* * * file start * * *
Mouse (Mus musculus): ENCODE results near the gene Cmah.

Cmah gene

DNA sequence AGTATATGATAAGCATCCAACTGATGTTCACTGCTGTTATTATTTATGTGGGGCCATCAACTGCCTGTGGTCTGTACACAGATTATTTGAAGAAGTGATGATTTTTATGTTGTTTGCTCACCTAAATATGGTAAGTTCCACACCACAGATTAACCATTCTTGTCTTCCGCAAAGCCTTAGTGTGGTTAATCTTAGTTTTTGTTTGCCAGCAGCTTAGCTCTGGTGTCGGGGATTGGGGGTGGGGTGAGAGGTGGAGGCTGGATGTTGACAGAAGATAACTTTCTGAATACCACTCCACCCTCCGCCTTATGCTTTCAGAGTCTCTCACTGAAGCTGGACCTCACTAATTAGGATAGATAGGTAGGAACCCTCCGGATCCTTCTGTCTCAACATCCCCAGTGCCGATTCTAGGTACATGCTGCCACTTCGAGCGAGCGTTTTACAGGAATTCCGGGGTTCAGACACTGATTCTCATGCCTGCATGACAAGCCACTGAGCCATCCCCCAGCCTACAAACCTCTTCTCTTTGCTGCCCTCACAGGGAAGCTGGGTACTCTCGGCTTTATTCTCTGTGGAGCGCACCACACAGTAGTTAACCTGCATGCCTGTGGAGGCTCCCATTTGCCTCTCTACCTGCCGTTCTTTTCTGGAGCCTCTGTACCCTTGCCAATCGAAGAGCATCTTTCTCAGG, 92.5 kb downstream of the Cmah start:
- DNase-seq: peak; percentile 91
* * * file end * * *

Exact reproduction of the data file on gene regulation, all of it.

Mouse (Mus musculus): ENCODE results near the gene Cmah.

Cmah gene

DNA sequence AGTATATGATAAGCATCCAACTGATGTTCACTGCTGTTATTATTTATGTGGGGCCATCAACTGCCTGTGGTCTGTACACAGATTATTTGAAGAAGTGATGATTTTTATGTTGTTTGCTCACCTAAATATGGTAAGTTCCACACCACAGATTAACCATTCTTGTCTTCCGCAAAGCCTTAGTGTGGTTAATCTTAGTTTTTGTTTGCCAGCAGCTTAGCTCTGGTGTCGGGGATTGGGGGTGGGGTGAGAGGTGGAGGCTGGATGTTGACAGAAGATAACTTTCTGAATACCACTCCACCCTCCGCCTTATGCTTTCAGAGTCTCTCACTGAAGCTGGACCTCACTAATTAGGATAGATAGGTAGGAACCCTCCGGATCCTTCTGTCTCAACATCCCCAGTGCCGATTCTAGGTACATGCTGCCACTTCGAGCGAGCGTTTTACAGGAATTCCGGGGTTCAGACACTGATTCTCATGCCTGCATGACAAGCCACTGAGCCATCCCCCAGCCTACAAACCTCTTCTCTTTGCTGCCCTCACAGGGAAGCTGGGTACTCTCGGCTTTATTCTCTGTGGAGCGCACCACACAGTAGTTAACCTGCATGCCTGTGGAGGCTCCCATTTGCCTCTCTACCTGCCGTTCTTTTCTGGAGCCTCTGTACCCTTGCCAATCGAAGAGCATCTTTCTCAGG, 92.5 kb downstream of the Cmah start:
- DNase-seq: peak; percentile 91